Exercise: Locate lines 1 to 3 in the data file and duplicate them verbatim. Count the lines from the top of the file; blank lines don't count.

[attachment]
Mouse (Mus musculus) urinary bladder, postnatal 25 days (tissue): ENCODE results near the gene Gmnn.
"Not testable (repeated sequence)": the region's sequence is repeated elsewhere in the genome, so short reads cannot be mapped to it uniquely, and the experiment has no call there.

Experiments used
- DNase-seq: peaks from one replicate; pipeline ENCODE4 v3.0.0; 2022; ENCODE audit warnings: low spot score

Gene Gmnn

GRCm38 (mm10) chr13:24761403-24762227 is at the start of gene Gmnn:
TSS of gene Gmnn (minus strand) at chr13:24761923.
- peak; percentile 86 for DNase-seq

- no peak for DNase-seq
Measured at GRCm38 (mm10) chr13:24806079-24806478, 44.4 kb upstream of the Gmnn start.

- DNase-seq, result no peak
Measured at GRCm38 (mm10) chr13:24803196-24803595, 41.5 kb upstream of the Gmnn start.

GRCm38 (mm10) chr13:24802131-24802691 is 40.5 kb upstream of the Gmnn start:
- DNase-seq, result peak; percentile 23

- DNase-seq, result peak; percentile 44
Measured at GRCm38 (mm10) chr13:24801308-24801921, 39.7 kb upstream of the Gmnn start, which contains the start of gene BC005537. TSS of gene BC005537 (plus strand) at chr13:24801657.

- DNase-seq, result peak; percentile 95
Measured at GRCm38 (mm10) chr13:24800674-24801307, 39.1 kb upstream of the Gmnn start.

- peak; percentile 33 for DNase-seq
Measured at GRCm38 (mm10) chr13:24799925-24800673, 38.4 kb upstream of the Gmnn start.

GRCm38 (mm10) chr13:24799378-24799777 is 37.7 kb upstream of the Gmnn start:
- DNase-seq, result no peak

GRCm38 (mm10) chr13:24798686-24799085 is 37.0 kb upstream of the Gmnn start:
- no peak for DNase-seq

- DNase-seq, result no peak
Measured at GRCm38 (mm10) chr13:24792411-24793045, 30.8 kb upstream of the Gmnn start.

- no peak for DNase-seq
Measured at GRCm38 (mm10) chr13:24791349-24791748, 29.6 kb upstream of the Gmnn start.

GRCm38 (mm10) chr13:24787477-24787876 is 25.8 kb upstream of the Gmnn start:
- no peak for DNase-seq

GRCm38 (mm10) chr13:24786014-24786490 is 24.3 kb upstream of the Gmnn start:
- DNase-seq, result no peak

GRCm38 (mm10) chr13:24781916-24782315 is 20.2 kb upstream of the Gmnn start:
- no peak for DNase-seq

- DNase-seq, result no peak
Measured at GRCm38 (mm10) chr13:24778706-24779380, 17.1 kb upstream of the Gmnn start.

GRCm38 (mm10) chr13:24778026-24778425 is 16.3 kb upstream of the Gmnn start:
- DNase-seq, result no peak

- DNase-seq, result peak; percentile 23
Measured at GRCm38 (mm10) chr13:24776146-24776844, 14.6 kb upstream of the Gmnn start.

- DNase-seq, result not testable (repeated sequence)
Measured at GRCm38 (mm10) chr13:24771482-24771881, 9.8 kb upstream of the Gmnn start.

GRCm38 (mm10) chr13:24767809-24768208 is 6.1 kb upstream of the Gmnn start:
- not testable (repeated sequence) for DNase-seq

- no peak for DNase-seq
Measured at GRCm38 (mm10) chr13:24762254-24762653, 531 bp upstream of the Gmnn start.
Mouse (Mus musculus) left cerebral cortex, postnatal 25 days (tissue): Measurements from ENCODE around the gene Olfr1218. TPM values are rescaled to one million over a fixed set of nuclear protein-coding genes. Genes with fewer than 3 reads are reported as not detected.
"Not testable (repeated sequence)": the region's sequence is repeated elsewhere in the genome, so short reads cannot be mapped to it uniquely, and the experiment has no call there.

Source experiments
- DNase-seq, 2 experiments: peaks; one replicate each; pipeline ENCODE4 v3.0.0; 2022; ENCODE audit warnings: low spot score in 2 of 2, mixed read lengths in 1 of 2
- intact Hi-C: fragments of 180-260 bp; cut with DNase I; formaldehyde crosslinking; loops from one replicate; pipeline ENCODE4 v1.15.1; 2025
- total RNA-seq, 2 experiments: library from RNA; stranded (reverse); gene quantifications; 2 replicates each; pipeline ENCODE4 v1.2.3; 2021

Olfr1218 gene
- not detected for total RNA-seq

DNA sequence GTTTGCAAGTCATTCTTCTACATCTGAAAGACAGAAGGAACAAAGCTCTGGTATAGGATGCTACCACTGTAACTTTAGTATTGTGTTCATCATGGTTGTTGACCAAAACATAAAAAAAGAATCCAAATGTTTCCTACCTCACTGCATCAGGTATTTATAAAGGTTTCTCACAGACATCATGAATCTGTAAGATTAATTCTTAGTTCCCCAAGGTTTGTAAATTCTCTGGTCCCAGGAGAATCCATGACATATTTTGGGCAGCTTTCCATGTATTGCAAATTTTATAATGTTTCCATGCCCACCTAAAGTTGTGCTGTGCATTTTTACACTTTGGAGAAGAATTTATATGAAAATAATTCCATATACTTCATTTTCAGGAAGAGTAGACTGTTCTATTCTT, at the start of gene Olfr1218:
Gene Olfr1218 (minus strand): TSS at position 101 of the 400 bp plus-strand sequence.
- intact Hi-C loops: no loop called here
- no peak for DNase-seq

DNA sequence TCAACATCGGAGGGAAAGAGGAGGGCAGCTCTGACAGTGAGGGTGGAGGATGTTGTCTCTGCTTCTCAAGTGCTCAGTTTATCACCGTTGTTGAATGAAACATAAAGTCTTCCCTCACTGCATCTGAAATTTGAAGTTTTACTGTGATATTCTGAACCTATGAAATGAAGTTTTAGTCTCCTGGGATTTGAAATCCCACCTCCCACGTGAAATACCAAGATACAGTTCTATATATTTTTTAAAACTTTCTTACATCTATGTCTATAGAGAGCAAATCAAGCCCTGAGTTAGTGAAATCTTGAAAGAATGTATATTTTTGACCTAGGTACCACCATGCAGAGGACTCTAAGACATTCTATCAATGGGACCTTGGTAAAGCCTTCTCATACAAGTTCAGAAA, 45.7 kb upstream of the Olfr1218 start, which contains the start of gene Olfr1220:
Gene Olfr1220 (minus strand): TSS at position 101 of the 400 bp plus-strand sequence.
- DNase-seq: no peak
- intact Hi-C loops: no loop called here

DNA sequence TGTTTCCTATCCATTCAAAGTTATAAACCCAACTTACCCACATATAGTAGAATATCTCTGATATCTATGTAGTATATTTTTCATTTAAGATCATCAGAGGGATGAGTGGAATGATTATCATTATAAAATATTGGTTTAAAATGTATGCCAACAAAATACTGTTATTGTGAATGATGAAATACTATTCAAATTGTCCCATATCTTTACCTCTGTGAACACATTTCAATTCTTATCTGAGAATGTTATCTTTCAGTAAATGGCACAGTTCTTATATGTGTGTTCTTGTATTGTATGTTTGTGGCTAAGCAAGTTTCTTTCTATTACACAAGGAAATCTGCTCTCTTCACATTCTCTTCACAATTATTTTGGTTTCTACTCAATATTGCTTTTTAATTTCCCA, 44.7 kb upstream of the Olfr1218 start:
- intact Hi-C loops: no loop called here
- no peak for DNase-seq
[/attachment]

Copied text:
Mouse (Mus musculus) urinary bladder, postnatal 25 days (tissue): ENCODE results near the gene Gmnn.
"Not testable (repeated sequence)": the region's sequence is repeated elsewhere in the genome, so short reads cannot be mapped to it uniquely, and the experiment has no call there.

Experiments used